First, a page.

Enriched environmental conditions modify the gut microbiome composition and fecal markers of inflammation in parkinson’s disease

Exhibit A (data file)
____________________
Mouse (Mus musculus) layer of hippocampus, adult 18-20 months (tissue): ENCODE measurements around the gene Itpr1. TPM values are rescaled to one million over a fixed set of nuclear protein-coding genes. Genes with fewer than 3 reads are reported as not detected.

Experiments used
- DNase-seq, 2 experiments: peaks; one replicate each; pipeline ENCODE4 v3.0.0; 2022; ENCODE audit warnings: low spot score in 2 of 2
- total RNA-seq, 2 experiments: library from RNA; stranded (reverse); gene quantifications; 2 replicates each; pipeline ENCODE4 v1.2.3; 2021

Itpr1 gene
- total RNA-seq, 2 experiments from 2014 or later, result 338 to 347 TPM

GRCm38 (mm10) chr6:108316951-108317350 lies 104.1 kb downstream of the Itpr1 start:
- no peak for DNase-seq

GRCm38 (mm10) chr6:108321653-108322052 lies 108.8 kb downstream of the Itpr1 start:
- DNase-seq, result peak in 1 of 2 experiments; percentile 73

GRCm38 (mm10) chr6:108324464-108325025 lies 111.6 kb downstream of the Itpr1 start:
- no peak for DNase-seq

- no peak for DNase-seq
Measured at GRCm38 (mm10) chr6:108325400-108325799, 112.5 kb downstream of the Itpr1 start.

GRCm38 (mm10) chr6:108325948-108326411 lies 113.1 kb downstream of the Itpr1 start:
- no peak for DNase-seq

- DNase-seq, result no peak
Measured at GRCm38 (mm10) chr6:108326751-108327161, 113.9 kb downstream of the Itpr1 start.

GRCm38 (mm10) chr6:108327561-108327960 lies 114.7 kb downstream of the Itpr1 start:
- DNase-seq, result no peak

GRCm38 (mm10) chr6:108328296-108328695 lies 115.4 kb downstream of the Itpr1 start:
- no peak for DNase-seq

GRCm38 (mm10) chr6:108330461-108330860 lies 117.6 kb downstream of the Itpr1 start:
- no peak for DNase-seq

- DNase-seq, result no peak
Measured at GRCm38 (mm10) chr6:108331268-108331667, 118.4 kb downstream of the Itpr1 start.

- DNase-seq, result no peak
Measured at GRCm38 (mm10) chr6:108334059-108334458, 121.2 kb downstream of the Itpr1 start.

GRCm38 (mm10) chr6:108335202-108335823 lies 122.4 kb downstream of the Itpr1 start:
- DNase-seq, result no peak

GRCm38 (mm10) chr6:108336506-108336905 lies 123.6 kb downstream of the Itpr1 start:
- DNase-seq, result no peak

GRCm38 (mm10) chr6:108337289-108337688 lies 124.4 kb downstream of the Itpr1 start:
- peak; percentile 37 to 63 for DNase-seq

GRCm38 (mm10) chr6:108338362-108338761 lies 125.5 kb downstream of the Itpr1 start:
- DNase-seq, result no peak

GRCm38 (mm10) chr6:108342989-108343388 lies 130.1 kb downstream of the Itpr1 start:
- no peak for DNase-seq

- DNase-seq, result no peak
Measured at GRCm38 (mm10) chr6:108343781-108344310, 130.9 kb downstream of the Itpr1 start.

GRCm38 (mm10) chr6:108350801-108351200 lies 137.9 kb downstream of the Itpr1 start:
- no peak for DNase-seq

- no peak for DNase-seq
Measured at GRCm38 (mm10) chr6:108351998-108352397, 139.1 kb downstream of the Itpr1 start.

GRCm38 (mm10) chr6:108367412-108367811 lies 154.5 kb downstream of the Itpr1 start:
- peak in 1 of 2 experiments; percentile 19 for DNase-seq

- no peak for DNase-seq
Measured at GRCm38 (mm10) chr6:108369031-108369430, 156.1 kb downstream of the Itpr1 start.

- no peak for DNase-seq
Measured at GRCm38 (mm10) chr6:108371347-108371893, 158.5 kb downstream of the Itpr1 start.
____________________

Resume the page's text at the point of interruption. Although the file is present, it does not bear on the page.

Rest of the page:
Recent findings suggest an implication of the gut microbiome in Parkinson’s disease (PD) patients. PD onset and progression has also been linked with various environmental factors such as physical activity, exposure to pesticides, head injury, nicotine, and dietary factors. In this study, we used a mouse model, overexpressing the complete human SNCA gene (SNCA-TG mice) modeling familial and sporadic forms of PD to study whether environmental conditions such as standard vs. enriched environment changes the gut microbiome and influences disease progression. We performed 16S rRNA DNA sequencing on fecal samples for microbiome analysis and studied fecal inflammatory calprotectin from the colon of control and SNCA-TG mice kept under standard environment (SE) and enriched environment (EE) conditions. The overall composition of the gut microbiota was not changed in SNCA-TG mice compared with WT in EE with respect to SE. However, individual gut bacteria at genus level such as Lactobacillus sp. was a significant changed in the SNCA-TG mice. EE significantly reduced colon fecal inflammatory calprotectin protein in WT and SNCA-TG EE compared to SE. Moreover, EE reduces the pro-inflammatory cytokines in the feces and inflammation inducing genes in the colon. Our data suggest that an enriched social environment has a positive effect on the induction of SNCA mediated inflammation in the intestine and by modulating anti-inflammatory gut bacteria. © 2019 Singh, El-Hadidi, Admard, Wassouf, Schulze-Hentrich, Kohlhofer, Quintanilla-Martinez, Huson, Riess and Casadei.